Time-travel, problem solving, happy kids, and bikes
Let’s work with this assumption: that kids are, generally speaking, happy. Well, happier than adults.
Obviously there are instances where this isn’t the case, and there are a good number of adults who are, indeed, happy.
But, I would be pretty happy making the statement that kids, before hormones and competing desires and increasingly complex social arrangements start kicking in, are by default pretty happy. You could argue that it’s mainly due to ignorance, but that doesn’t matter. Rather than ignorance, you could just as easily argue that they simply haven’t been pulled down to the level of adults, all cynical and conniving and manipulative, and see the world around them for the wondrous, amazing, and innocent place that it can be. Here are some other reasons.
As part of this perspective, though, I think that part of what might inform their tiny world-view is that they don’t see the world as a collection of obstacles. Obstacles that will weight them down, tire them out, and eventually crush them.
They see everything as something to be engaged. Explored. Tested. Enjoyed.
Lucky little pricks.
I kid, of course, but because most of my conscious thought has a little guy on a bike riding through it, this thought connected with another thought.
Bikes are not only the best way to time travel back to that time in life, but they are also the best vehicle for regaining that perspective.
Not only do bikes allow us to play like children with toys that are so fundamentally pure and freeing, but they can provide the perfect context for actually making us better people. People who can conquer obstacles.
They can teach us to be self-sufficient as we travel to our various destinations throughout the day. They teach us the value of relying on our own strength.
Walking is great and healthy and teaches you self-reliance, but it’s easy. Cycling is not only faster, but is more physically and mentally demanding, (and therefore rewarding). Driving is fast and convenient (unless you live in what is increasingly becoming most large cities), but it’s lazy. Cycling is often as fast or faster and provides all the physical and mental restoration you require.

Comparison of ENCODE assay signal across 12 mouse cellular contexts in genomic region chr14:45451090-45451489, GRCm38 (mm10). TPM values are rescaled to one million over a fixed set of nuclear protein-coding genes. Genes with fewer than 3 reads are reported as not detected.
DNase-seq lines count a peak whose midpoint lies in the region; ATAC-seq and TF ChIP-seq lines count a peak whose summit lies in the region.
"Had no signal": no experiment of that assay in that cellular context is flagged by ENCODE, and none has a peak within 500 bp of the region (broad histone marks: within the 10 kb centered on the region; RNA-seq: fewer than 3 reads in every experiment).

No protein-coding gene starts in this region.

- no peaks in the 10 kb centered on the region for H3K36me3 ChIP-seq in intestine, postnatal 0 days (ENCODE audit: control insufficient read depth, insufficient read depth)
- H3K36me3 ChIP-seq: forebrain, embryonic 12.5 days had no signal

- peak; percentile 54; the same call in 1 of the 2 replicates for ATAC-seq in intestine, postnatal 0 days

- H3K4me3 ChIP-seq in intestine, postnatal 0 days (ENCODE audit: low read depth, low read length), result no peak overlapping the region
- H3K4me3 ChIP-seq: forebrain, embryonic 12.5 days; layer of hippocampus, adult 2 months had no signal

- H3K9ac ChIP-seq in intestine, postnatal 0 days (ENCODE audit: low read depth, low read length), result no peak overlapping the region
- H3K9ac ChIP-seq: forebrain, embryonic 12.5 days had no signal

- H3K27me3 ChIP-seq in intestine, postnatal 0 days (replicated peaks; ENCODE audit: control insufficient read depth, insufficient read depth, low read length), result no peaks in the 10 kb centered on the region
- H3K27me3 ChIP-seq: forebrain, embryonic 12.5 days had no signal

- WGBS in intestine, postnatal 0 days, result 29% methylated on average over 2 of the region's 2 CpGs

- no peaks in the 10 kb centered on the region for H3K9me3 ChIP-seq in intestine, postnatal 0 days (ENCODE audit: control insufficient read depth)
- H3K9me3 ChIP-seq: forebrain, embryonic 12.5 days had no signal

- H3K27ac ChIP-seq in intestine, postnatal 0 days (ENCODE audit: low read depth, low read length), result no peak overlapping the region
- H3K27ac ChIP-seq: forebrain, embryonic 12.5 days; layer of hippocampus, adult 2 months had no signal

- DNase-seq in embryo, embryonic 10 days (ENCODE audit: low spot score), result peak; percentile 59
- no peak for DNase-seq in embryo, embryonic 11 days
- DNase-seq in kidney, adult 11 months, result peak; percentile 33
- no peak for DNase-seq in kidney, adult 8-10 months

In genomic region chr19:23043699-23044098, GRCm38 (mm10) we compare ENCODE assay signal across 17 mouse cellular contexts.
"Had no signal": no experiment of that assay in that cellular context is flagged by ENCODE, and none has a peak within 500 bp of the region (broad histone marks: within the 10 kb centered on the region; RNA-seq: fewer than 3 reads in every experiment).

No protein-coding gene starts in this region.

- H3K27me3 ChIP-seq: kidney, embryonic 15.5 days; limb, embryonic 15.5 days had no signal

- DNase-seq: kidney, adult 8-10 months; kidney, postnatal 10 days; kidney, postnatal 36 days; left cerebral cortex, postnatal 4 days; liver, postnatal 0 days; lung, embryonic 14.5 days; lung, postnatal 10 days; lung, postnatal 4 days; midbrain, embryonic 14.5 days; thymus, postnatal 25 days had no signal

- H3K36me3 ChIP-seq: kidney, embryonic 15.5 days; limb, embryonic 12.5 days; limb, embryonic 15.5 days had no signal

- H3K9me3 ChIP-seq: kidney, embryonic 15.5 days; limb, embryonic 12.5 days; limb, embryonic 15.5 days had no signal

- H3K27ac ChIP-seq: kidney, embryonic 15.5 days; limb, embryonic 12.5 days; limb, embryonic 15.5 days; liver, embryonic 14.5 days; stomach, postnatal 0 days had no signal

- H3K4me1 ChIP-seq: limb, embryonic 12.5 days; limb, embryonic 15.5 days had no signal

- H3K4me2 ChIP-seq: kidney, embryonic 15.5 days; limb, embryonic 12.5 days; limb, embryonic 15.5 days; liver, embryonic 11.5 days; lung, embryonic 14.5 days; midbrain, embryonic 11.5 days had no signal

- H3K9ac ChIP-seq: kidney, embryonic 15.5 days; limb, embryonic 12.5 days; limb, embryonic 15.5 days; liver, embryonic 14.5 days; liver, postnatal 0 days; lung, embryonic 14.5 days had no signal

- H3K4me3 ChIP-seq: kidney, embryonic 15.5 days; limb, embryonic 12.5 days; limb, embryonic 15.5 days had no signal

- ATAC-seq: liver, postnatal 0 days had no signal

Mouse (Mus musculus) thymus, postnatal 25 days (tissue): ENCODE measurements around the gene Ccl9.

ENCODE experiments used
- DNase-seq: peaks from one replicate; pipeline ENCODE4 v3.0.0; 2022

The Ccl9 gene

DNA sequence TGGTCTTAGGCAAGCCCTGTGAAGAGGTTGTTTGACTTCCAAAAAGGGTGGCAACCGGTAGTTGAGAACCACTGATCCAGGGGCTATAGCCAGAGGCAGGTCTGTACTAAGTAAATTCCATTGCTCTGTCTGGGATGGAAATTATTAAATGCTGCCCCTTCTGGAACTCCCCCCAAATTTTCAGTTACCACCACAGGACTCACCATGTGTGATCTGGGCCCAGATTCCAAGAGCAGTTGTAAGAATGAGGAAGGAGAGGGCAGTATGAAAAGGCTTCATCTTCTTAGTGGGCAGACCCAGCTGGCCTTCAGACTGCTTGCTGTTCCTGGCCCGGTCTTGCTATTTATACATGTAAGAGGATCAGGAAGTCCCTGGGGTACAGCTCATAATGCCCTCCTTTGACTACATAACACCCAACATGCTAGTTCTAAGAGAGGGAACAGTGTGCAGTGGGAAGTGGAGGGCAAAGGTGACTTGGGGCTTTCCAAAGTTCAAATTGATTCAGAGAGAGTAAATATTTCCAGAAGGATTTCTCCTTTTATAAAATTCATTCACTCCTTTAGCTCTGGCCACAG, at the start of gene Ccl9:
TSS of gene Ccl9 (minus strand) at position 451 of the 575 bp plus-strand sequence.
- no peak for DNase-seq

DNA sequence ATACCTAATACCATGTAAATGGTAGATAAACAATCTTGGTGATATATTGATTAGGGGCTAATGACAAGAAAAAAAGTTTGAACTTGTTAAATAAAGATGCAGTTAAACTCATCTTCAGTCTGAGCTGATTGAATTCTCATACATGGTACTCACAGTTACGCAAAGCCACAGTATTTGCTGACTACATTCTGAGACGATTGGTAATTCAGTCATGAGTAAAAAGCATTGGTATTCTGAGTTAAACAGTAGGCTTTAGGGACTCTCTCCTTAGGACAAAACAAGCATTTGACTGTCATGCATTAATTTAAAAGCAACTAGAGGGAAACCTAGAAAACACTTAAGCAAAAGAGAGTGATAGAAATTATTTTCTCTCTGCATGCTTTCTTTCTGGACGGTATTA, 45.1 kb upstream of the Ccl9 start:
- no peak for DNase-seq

If you go beyond the commute, cycling long-distances or in demanding terrain is a concentrated dose of the restorative nature of childhood. It combines physical and mental challenge with fresh air, sunlight, nature, camaraderie, and fun.
Think about that. Going for a good, hard ride makes the process of setting up an obstacle for yourself and trying to smash it over – whether you succeed or not – enjoyable. Ideally you can transfer this penchant for crushing obstacles to other parts of your life.
A couple of days ago a two of us went out and rode 100km on some of the most beautiful but challenging gravel roads around. I’m still sore and fatigued, but I’m also still buzzing from it.
Like kids, we were just riding bikes together. That’s it. Sure, we could talk about life, about problems, but it was all wrapped up in the cozy embrace of just riding bikes. I want to see where that road goes! I want to see if I can get to the top of that without stopping! Look at that view! See what I’ve done!
We play, we test, we conquer, we achieve. And, like kids (ideally), we can do this in an environment where failure doesn’t (shouldn’t) matter. Failure on the job can cost you. Failure on the bike just means… well, you were still out riding your bike, so I don’t see how that’s failing, exactly.
So, yet another reason why bikes are the best. Transporting you back to your happy, curious, creative, problem-solving, childlike self, one pedal stroke at a time.
Header image: source